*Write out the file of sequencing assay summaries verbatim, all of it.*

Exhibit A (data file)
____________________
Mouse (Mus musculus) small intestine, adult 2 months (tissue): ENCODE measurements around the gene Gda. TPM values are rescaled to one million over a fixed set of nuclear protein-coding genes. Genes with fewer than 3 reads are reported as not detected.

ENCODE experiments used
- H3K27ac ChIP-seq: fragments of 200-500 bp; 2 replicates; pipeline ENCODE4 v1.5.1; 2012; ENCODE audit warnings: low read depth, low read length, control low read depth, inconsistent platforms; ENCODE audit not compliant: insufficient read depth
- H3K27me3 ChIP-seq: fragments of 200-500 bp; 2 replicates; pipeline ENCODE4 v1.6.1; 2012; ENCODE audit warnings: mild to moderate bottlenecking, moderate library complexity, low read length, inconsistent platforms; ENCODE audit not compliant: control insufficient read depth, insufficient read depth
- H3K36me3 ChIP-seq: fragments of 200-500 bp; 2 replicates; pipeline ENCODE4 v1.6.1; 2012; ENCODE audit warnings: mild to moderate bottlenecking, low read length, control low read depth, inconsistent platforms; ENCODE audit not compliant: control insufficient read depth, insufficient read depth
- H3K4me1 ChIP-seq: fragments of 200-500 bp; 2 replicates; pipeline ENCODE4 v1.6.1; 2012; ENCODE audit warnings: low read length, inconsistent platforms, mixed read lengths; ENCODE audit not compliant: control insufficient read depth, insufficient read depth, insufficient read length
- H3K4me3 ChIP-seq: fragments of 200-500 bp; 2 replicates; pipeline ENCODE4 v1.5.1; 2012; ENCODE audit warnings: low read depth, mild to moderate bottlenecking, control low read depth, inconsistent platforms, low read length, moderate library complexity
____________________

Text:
Mouse (Mus musculus) small intestine, adult 2 months (tissue): ENCODE measurements around the gene Gda. TPM values are rescaled to one million over a fixed set of nuclear protein-coding genes. Genes with fewer than 3 reads are reported as not detected.

ENCODE experiments used
- H3K27ac ChIP-seq: fragments of 200-500 bp; 2 replicates; pipeline ENCODE4 v1.5.1; 2012; ENCODE audit warnings: low read depth, low read length, control low read depth, inconsistent platforms; ENCODE audit not compliant: insufficient read depth
- H3K27me3 ChIP-seq: fragments of 200-500 bp; 2 replicates; pipeline ENCODE4 v1.6.1; 2012; ENCODE audit warnings: mild to moderate bottlenecking, moderate library complexity, low read length, inconsistent platforms; ENCODE audit not compliant: control insufficient read depth, insufficient read depth
- H3K36me3 ChIP-seq: fragments of 200-500 bp; 2 replicates; pipeline ENCODE4 v1.6.1; 2012; ENCODE audit warnings: mild to moderate bottlenecking, low read length, control low read depth, inconsistent platforms; ENCODE audit not compliant: control insufficient read depth, insufficient read depth
- H3K4me1 ChIP-seq: fragments of 200-500 bp; 2 replicates; pipeline ENCODE4 v1.6.1; 2012; ENCODE audit warnings: low read length, inconsistent platforms, mixed read lengths; ENCODE audit not compliant: control insufficient read depth, insufficient read depth, insufficient read length
- H3K4me3 ChIP-seq: fragments of 200-500 bp; 2 replicates; pipeline ENCODE4 v1.5.1; 2012; ENCODE audit warnings: low read depth, mild to moderate bottlenecking, control low read depth, inconsistent platforms, low read length, moderate library complexity